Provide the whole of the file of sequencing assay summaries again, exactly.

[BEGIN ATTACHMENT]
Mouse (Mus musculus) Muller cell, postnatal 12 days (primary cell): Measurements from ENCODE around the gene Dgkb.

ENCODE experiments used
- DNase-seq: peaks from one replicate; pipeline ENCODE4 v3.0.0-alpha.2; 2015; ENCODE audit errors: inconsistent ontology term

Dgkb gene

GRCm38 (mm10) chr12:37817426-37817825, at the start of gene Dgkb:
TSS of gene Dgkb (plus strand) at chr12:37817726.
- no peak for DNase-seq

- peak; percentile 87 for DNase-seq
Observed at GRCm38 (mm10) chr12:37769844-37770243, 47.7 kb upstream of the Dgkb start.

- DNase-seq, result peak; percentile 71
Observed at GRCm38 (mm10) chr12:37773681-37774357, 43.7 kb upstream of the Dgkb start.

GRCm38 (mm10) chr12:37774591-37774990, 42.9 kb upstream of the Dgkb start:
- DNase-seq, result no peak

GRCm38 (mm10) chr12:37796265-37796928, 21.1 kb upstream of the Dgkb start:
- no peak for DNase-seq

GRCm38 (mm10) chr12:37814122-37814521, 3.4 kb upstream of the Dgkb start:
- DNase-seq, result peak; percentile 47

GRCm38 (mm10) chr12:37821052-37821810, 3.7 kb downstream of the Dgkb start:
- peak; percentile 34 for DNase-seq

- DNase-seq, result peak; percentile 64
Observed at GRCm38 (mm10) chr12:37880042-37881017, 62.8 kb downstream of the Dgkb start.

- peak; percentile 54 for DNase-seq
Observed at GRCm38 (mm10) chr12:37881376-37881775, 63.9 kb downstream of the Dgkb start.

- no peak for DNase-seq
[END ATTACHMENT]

Mouse (Mus musculus) Muller cell, postnatal 12 days (primary cell): Measurements from ENCODE around the gene Dgkb.

ENCODE experiments used
- DNase-seq: peaks from one replicate; pipeline ENCODE4 v3.0.0-alpha.2; 2015; ENCODE audit errors: inconsistent ontology term

Dgkb gene

GRCm38 (mm10) chr12:37817426-37817825, at the start of gene Dgkb:
TSS of gene Dgkb (plus strand) at chr12:37817726.
- no peak for DNase-seq

- peak; percentile 87 for DNase-seq
Observed at GRCm38 (mm10) chr12:37769844-37770243, 47.7 kb upstream of the Dgkb start.

- DNase-seq, result peak; percentile 71
Observed at GRCm38 (mm10) chr12:37773681-37774357, 43.7 kb upstream of the Dgkb start.

GRCm38 (mm10) chr12:37774591-37774990, 42.9 kb upstream of the Dgkb start:
- DNase-seq, result no peak

GRCm38 (mm10) chr12:37796265-37796928, 21.1 kb upstream of the Dgkb start:
- no peak for DNase-seq

GRCm38 (mm10) chr12:37814122-37814521, 3.4 kb upstream of the Dgkb start:
- DNase-seq, result peak; percentile 47

GRCm38 (mm10) chr12:37821052-37821810, 3.7 kb downstream of the Dgkb start:
- peak; percentile 34 for DNase-seq

- DNase-seq, result peak; percentile 64
Observed at GRCm38 (mm10) chr12:37880042-37881017, 62.8 kb downstream of the Dgkb start.

- peak; percentile 54 for DNase-seq
Observed at GRCm38 (mm10) chr12:37881376-37881775, 63.9 kb downstream of the Dgkb start.

- no peak for DNase-seq